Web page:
Another method is to fly line large brown bait into their habitat. This is probably the best for the monster bass, but you still have to cast the 30 lb line. Reel backlashes are prevalent and an 8 to 10 pound calico on the other end can be true chaos. Don't hesitate wind them in backlash and all. One turn of the reel can make a difference. Take heed, every backlash produces kinks in your line that severely reduces the line strength.
White sea bass also dominate certain areas of the scene and are easier to fight than calicos'. Hooked up, they like to run away from the rocks to fight it out in deeper water. They are difficult to find though so you have to hunt for them. Slow trolling live bait seems to be the best . Use a heavy trolling rod with 30 lb to 40 lb test line. Attach a three foot leader to a swivel and clip it on a 4 ounce torpedo sinker. Small live mackerel and sardines are the best baits. Hook them through the nose with a Mustad 9174 hook, size #2/0 or larger. Troll at idling speed and when your rod goes down, don't touch it until it the fish is definitely on. Sea bass seem to always mouth the bait for a period of time before they finally engulf it. Trolling position of your boat should be at a depth of 10 to 15 feet over the rocks and the sinker must bounce on them. Once you get a hookup, cast live bait into the area. Start with a 1/4 ounce sinker like a large split shot and add more weight if you don't get a strike. White sea bass are very gregarious, they travel in groups. Once you get a strike you know there are more in the vicinity. Plan your techniques well because it's not unusual to hook a 30 pounder. Finally, sea bass only bite in the first gray of morning and the last hour before dark.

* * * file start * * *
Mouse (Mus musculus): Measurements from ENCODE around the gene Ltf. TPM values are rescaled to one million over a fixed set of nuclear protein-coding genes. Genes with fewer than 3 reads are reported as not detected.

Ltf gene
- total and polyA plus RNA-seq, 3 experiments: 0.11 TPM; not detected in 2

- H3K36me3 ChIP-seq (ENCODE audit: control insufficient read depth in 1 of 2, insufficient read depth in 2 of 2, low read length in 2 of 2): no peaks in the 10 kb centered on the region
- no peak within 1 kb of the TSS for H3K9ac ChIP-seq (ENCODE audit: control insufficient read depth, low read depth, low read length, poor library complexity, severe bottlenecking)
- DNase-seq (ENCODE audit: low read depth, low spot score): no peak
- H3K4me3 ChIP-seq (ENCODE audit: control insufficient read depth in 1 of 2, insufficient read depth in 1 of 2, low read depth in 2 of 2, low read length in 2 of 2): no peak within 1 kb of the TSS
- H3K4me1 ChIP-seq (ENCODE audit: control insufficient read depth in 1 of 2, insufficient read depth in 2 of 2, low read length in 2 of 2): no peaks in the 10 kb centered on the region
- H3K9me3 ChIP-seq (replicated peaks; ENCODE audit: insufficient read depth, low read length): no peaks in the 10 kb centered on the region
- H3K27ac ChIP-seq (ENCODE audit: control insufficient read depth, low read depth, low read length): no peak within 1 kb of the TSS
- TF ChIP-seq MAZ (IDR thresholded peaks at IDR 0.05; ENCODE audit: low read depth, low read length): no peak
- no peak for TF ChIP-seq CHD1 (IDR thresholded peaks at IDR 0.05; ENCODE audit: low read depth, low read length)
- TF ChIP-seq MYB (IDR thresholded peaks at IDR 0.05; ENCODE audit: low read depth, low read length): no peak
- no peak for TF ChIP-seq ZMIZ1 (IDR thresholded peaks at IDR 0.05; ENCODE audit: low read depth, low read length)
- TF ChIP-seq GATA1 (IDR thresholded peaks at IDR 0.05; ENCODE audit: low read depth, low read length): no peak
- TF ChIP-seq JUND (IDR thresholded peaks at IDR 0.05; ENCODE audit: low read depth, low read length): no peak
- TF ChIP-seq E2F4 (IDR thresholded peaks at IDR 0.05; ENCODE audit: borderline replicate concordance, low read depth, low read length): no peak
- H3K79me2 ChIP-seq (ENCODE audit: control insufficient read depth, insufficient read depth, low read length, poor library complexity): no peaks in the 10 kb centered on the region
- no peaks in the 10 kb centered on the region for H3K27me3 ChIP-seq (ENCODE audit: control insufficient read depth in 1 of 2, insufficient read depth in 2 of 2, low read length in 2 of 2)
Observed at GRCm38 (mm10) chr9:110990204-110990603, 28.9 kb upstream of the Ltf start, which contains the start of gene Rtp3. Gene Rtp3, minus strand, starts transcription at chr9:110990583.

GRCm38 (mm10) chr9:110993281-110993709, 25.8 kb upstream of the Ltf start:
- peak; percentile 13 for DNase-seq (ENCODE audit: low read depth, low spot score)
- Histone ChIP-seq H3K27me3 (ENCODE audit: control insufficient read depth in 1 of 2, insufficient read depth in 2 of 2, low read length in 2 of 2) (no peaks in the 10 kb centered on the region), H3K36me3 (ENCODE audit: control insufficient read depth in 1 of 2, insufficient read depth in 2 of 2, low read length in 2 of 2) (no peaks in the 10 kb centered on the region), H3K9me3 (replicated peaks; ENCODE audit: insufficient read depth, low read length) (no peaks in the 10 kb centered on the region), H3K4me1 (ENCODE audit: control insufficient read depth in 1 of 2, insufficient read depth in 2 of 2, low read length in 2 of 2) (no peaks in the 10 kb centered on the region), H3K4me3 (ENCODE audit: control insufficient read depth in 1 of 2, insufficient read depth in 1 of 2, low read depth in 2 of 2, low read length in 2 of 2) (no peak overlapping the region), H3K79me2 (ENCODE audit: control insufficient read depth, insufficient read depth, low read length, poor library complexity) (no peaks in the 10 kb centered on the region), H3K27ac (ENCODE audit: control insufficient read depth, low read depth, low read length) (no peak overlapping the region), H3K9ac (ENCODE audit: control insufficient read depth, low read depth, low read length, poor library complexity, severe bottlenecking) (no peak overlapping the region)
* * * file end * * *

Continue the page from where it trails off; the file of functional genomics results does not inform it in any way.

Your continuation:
Trolling up and down the rock line using various plugs can produce barracuda, bonito and calicos'. Deep running types like Magnum Rapalas and Rebels pulled at speeds of 4 to 5 knots attracts both sand bass and calicos. Barracuda, bonito and sometimes yellowtail like to hit them at faster speeds. In the following order the best colors are anchovy, mackerel and sardine blue. Experimentation can easily be
accomplished by starting at the beginning or end of the breakwater. 9 miles allows plenty of time to change plugs and trolling speeds to discover the conditions that produce strikes.
If you want a real blast try this. Two bait receivers are moored behind the protective rocks. One is near the San Pedro light, the other at the Long Beach end. Stoke up your bait tanks with live anchovies. (and sardines if they have them.) Don't worry about over crowding them, you will be unloading them shortly. Anchor your boat 30 yards off any one of the five ends and throw out at least 5 nets of chum. Flyline a hot anchovy or sardine with 10 to 12 pound test line into the chum. Bonita, barracuda and the bass will turn the water to froth as they decimate the chum. Keep the chum line going and your rod will continually be bent until the bait runs out. And if you're lucky a rare silver salmon may decide to eat your bait.
Added: Sun Apr 13 2008
Last Modified: Fri May 22 2009